We feel that there is a gap in the market for an application which enhances the shopping experience in a seamless, stress-free, simple way for people with food allergies and intolerances; research shows that up to 15 million Americans have food allergies affecting 1 in every 13 children (under 18 years of age) in the U.S, and this is on the rise[1].

 

[1] “Facts and Statistics – Food Allergy Research & Education.” Facts and Statistics – Food Allergy Research & Education. N.p., n.d. Web. 10 Oct. 2016. [https://www.foodallergy.org/facts-and-stats]

Ideas Time

We have been bouncing many ideas off of each other and we so far have the following:

  • A wearable RFID Oyster card interface
  • A dating wristband and badge combination that would display your heart rate and other vital information to other people
  • A Morse code interface for a smartwatch whereby a user can tap on the watch to sent messages
  • A social/music app where users could create music together by linking to a tablet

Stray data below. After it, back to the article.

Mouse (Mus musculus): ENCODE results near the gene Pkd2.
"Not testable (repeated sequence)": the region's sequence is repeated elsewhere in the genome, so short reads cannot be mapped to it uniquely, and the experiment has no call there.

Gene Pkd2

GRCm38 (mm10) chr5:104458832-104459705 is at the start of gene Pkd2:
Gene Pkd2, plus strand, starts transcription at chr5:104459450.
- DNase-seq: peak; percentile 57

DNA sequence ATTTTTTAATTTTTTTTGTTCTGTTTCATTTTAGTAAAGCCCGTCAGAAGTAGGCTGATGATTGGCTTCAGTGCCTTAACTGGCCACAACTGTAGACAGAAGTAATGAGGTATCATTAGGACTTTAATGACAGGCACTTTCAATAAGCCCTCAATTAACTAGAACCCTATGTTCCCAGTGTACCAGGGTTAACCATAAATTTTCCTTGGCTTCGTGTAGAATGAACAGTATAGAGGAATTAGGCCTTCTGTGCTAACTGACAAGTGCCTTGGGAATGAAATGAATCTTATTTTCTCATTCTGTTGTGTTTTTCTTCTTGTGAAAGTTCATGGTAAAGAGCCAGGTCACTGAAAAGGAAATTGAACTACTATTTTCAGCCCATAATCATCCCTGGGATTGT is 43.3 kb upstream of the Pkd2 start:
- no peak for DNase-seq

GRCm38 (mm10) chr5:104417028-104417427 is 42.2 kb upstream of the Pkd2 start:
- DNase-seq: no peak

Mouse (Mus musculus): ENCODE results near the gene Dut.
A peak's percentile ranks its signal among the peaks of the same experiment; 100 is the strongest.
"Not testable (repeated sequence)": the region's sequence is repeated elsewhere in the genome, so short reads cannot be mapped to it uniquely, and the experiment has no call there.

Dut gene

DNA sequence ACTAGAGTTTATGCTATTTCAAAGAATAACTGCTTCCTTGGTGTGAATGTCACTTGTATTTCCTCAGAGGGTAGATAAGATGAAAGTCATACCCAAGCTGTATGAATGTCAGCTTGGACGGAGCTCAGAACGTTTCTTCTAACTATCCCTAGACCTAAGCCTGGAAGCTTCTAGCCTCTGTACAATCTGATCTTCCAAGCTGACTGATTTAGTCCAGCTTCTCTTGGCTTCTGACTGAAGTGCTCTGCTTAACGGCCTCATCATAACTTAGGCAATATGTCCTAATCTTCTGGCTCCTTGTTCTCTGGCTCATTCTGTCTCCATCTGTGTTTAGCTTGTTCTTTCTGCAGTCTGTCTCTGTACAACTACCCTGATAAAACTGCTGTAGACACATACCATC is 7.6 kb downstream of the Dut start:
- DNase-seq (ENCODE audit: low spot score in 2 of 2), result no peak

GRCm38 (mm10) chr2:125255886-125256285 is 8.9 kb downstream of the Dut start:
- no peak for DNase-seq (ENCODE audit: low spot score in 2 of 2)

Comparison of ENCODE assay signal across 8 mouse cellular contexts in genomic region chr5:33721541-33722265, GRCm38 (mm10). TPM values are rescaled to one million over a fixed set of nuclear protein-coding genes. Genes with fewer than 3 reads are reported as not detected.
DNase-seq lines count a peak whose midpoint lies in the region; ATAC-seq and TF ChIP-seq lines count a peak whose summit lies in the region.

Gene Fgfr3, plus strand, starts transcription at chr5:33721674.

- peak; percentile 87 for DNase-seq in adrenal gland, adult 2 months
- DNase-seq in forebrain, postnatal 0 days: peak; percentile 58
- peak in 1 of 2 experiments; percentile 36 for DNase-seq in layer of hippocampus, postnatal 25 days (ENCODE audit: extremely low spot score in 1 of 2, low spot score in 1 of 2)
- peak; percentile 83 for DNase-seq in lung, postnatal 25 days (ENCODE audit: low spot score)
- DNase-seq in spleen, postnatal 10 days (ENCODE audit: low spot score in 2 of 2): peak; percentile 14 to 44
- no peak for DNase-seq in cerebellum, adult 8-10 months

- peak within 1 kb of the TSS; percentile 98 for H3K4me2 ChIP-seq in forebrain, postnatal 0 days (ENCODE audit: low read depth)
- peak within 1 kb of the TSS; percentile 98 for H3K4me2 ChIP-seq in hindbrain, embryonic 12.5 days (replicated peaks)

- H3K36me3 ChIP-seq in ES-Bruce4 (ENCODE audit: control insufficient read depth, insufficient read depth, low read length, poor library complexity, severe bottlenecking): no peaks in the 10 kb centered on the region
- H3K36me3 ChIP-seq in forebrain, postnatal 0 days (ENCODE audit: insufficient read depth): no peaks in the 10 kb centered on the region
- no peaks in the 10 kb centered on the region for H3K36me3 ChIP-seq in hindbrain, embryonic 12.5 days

• An airbag for smartphones to prevent drop damage
  • A restaurant interface that allows diners to communicate with the waiter/waitress when assistance is required
  • A “smartglove” with a built in RFID chip that allows exchange of information between wearers when shaking hands
  • A “smartglove” that can scan items when shopping. Could be used for compiling nutritional information which can be presented to the user to make informed eating choices, or it could be used as a way of purchasing items without having to go to the checkouts
  • A tyre change indicator that would provide a visual indicator when the pressure is too low. It would be capable of notifying a user via a notification such as SMS
  • A tech door that would be capable of recognising people such as delivery men, provides alerts if the door is not closed or locked correctly and would notify users if they missed someone who visited

How do we choose?